Dubai: Record temperatures in the Middle East this summer could be a harbinger of worse to come, Washington Post reported quoting climate experts.
In coming decades, the region’s populations will face extreme water scarcity, temperatures almost too hot for human survival and other consequences of global warming, UN officials and scientists said.
If that happens, more conflicts and larger refugee crises are likely, said Adel Abdul Latif, a senior adviser at the UN Development Programme’s Regional Bureau for Arab States.
Climate change takes toll
“This incredible weather shows that climate change is already taking a toll now and that it is — by far — one of the biggest challenges ever faced by this region,” he said.
These countries have already been grappling with remarkably warmer summers in recent years, but this year has been particularly brutal.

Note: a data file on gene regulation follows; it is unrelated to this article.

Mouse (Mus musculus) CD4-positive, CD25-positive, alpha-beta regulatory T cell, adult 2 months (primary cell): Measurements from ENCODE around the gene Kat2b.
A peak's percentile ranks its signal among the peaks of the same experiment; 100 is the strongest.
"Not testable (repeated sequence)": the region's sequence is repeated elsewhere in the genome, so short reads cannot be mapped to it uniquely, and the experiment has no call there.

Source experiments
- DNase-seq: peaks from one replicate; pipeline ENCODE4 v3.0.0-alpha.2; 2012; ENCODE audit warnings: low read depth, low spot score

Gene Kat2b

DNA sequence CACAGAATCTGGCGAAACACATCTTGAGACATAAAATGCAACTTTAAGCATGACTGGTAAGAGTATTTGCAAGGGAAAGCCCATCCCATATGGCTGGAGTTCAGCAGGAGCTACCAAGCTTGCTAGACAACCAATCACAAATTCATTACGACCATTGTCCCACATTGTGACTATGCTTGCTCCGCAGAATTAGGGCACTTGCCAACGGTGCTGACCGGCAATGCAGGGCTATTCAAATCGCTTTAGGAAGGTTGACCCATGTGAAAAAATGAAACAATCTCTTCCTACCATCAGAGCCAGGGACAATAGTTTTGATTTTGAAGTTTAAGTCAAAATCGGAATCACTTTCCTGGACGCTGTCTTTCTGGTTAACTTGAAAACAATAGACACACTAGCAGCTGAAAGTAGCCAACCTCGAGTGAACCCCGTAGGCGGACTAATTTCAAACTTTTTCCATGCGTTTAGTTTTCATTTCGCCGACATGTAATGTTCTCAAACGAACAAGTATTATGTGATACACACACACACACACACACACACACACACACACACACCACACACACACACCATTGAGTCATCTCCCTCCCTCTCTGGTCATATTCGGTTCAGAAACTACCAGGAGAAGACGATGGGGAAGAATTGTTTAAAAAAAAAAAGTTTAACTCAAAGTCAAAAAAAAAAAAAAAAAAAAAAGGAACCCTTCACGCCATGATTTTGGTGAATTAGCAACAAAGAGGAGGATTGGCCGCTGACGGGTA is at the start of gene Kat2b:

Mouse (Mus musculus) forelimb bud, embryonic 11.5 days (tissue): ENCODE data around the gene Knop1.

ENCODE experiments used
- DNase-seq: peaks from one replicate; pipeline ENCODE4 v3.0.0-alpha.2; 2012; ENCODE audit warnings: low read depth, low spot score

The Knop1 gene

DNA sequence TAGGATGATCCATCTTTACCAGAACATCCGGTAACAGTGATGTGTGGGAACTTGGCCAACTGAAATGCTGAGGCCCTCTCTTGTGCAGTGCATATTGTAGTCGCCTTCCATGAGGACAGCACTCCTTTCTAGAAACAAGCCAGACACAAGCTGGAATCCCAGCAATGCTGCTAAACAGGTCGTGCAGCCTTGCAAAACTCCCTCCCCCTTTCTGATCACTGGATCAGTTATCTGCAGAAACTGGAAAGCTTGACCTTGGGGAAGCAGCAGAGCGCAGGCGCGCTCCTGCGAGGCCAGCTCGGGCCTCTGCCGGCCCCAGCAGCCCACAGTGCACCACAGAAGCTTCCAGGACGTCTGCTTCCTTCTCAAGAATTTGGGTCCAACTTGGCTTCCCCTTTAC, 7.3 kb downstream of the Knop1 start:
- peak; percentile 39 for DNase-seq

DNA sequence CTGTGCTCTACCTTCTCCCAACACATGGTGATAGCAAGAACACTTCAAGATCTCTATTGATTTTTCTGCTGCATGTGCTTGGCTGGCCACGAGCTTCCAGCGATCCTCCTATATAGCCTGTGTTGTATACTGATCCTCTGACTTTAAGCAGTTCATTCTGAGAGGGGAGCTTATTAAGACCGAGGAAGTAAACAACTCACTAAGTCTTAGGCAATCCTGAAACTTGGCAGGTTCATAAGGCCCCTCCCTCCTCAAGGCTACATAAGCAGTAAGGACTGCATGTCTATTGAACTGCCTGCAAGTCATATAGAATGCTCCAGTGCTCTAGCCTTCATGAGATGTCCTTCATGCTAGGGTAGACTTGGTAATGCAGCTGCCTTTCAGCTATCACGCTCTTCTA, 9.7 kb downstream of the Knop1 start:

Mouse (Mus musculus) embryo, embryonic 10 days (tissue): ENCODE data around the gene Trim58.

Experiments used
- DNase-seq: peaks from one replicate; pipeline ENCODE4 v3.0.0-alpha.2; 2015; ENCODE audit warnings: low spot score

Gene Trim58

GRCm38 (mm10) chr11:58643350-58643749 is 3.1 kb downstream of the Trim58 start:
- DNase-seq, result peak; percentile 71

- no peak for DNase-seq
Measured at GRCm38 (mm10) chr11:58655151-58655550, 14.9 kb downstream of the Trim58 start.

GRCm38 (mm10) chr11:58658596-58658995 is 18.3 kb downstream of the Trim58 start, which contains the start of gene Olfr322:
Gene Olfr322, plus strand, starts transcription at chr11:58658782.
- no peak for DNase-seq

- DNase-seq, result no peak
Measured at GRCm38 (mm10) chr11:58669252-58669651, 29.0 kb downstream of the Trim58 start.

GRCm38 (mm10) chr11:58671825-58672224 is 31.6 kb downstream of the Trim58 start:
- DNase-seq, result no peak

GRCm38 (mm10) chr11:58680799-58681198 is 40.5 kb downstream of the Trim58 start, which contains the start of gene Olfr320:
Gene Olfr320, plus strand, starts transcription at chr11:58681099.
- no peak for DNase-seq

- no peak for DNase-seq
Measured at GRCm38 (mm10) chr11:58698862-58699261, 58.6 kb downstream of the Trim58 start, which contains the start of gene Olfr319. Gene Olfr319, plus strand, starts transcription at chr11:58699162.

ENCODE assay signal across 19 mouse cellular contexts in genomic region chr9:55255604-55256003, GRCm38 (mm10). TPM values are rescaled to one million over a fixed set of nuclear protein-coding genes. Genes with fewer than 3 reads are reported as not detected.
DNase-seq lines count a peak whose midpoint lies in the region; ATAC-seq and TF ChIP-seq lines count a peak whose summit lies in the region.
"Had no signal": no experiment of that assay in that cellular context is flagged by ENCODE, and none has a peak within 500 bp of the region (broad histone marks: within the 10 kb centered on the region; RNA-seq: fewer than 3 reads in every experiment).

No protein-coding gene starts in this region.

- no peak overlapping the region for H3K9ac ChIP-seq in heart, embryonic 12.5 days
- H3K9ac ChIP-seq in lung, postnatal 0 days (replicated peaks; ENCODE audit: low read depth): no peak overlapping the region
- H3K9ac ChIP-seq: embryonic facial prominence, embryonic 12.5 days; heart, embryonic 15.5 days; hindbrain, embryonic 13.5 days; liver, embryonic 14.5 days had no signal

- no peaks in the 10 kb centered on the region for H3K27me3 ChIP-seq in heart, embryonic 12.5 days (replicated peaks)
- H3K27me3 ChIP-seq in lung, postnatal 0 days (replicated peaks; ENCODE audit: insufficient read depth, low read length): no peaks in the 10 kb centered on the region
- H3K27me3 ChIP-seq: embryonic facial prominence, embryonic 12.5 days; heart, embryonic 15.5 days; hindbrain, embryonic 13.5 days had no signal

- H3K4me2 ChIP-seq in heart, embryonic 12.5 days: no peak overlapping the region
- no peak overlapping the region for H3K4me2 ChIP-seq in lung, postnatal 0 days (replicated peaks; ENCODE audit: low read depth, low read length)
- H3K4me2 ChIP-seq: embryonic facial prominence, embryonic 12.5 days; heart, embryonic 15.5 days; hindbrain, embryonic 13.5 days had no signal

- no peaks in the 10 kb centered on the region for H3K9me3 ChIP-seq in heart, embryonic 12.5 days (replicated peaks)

Temperatures in Kuwait and Iraq startled observers. On July 22, the mercury climbed to 53.8C degrees in the southern Iraqi city of Basra. A day earlier, it reached 54C in Mitribah, Kuwait.
If confirmed by the World Meteorological Organisation, the two would mark the hottest temperatures ever recorded in the Eastern Hemisphere.
Forecasters in the UAE said temperatures in the country are still not consistently very high.
July and August are the hottest months in the UAE with maximum temperatures soaring to 48 degrees Celsius and sometimes reaching 50C.
A study published by the journal Nature Climate Change in October predicted that heatwaves in parts of the Arabian Gulf could threaten human survival towards the end of the century.
Already, most countries in the region face acute water crises because of dry climates, rapidly surging consumption and wasteful agricultural practices.